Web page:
Black Movies & Black Film History:
The Early Years
When Thomas Edison was shooting his actualities in the 1890’s (footage of unedited real events) little did he know that his film of black women bathing their kids in Jamaica or the return of the African American cavalry division from the Spanish American War, would be the first and last for a long time on film of the non-stereotyped black image.
During the early 1900’s when editing was introduced, the black image became what white directors wanted it to be.
In most cases, whites’ played black folks in black-face. The first black film company was formed by William Foster out of Chicago. From 1909 – 1913 William Foster produced the first all black cast film shorts, i.e. The Pullman Porter 1910 & The Railroad Porter 1912.
But, because of distribution problems he eventually folded the operation. In 1915, D.W. Griffith’s, “Birth of a Nation” was produced. Even though, there were no black stars in the film, it can be considered to have been the kick that started Black film again in America.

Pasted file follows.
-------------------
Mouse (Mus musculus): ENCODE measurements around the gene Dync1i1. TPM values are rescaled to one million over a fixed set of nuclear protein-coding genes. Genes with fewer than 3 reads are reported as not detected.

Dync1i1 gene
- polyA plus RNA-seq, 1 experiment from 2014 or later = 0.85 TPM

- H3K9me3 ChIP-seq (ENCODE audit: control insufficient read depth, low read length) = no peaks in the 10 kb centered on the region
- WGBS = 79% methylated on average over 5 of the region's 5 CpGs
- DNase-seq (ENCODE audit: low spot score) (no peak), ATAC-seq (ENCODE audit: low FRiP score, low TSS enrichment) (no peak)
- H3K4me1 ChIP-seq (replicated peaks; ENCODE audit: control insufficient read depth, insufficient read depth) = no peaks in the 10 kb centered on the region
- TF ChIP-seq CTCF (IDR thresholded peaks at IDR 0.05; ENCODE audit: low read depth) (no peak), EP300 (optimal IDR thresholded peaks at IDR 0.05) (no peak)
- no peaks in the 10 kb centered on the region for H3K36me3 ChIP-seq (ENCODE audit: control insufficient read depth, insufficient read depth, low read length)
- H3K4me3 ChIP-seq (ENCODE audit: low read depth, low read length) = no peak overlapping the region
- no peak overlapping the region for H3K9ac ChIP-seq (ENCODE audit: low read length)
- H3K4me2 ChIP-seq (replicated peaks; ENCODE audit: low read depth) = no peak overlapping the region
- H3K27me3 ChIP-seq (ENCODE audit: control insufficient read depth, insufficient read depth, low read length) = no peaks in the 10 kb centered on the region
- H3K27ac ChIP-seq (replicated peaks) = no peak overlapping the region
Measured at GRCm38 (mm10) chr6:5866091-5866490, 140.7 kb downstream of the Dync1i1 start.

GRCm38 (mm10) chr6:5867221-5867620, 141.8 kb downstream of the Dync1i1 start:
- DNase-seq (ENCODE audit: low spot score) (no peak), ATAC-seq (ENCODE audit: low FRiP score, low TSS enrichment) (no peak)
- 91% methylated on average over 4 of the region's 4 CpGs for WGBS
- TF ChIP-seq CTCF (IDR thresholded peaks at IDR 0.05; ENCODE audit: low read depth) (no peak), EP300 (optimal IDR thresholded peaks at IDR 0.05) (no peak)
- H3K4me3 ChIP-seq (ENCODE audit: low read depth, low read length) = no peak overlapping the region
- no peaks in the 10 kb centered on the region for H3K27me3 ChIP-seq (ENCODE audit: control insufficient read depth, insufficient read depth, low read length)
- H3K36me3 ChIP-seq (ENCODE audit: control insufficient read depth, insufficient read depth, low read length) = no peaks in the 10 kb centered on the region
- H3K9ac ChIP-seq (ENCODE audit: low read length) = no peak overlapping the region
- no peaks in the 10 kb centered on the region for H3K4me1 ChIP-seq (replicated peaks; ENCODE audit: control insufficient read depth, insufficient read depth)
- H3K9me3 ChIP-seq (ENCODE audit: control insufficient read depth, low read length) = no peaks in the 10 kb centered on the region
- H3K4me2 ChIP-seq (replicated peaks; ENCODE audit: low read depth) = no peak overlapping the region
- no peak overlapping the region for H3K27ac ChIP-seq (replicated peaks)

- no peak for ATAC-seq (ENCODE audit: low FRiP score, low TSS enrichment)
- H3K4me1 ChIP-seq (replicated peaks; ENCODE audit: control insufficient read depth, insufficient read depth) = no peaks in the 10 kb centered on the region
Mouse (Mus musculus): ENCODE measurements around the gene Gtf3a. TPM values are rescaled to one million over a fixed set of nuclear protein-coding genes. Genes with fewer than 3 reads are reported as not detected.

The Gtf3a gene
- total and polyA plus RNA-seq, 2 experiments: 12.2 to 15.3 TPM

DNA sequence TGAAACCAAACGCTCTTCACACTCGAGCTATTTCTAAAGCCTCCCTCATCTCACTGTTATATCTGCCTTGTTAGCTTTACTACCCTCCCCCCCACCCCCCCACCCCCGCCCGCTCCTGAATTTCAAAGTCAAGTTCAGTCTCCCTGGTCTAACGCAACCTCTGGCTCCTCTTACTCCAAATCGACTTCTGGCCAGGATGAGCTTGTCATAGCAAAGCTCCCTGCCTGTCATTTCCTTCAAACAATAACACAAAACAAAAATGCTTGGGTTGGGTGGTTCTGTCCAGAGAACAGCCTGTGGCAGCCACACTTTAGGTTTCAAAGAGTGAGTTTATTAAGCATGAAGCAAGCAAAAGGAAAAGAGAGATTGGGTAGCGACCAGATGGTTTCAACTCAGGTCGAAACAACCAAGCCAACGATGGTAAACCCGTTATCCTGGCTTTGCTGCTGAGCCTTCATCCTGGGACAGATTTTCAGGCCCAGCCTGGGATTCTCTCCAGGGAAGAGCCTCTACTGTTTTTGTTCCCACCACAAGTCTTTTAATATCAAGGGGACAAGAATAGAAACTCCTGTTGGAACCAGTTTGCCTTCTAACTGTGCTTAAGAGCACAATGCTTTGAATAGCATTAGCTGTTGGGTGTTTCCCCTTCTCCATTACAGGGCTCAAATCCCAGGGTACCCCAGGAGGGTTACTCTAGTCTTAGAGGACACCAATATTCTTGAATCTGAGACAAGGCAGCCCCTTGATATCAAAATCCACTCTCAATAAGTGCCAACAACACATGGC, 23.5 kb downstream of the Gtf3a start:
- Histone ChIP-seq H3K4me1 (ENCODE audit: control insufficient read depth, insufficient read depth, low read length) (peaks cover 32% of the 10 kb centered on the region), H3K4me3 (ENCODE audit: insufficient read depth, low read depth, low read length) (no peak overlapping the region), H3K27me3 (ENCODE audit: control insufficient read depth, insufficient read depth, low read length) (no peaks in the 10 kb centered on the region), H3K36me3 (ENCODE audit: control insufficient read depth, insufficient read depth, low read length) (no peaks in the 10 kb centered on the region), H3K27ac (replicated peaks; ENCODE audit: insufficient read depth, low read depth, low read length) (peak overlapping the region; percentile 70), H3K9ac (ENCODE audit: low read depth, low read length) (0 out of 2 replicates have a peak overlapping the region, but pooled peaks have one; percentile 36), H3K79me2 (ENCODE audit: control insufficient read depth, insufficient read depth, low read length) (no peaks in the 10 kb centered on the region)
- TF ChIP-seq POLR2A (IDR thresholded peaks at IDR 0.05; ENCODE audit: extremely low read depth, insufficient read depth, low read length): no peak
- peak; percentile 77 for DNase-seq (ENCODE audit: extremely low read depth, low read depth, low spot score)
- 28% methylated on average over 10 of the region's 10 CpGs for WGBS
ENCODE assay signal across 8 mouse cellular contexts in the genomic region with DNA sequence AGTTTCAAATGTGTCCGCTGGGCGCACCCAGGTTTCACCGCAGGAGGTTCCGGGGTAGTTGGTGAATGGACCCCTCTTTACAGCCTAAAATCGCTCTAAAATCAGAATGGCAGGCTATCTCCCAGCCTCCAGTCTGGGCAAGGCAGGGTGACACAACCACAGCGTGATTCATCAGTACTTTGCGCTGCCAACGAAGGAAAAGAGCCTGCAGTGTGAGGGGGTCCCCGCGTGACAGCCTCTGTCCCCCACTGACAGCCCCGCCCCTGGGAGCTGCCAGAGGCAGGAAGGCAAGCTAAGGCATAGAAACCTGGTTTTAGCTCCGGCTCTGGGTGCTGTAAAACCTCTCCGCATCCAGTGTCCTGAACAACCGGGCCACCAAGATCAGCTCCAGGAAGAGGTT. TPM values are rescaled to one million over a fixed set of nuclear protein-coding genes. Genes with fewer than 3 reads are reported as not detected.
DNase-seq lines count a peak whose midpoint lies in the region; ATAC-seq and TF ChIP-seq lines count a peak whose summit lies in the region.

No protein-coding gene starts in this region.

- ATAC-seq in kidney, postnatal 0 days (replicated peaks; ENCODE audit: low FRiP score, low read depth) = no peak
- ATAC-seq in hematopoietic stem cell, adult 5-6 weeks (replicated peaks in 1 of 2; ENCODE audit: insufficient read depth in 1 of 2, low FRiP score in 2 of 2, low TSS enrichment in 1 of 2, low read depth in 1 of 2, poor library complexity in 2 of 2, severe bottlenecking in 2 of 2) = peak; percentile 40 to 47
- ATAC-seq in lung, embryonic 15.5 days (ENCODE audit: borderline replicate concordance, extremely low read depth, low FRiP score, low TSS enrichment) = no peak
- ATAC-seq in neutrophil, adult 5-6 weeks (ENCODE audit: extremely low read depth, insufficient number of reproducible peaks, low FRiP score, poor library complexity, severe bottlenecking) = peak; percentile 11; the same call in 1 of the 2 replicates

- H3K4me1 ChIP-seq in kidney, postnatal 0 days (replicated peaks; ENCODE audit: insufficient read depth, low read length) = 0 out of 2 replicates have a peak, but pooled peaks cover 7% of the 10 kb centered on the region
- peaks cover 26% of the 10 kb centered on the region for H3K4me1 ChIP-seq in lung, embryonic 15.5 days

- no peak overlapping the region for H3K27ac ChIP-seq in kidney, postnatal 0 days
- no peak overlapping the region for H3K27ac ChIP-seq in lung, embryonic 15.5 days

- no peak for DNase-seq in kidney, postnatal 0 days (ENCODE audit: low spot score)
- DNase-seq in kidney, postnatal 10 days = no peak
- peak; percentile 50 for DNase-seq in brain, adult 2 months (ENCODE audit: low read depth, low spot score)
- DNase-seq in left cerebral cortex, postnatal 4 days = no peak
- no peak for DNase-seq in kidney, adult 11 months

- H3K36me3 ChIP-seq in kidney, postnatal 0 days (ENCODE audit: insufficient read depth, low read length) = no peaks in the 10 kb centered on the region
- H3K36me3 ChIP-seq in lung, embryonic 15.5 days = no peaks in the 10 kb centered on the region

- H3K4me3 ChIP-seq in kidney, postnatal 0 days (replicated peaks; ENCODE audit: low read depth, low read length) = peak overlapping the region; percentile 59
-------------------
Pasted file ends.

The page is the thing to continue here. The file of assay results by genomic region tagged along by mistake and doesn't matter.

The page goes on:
The Birth of a Nation took stereotypes to a new level, it would show the world what coloreds were really like during reconstruction. It showed crazed, ex-slaves running wild, raping and killing their good masters, the colored government leaders in session with their bare feet in chairs, eating chicken and acting like buffoons. The entire movie was an advertisement for the Klu Klux Klan, especially when they road in and saved the whites from the brutal coloreds at the end.
Two brothers, Phil and Ted Stoneman, visit their friends in Piedmont, South Carolina: the family Cameron. This friendship is affected by the Civil War, as th…